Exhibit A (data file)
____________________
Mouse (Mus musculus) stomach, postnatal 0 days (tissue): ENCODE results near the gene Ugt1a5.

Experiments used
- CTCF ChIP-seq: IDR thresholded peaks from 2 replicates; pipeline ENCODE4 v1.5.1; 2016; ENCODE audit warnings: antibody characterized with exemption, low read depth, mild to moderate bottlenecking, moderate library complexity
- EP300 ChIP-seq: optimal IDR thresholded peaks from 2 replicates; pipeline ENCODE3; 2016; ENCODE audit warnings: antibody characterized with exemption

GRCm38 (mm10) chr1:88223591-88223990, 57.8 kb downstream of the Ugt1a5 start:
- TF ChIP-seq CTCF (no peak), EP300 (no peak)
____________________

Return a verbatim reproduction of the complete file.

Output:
Mouse (Mus musculus) stomach, postnatal 0 days (tissue): ENCODE results near the gene Ugt1a5.

Experiments used
- CTCF ChIP-seq: IDR thresholded peaks from 2 replicates; pipeline ENCODE4 v1.5.1; 2016; ENCODE audit warnings: antibody characterized with exemption, low read depth, mild to moderate bottlenecking, moderate library complexity
- EP300 ChIP-seq: optimal IDR thresholded peaks from 2 replicates; pipeline ENCODE3; 2016; ENCODE audit warnings: antibody characterized with exemption

GRCm38 (mm10) chr1:88223591-88223990, 57.8 kb downstream of the Ugt1a5 start:
- TF ChIP-seq CTCF (no peak), EP300 (no peak)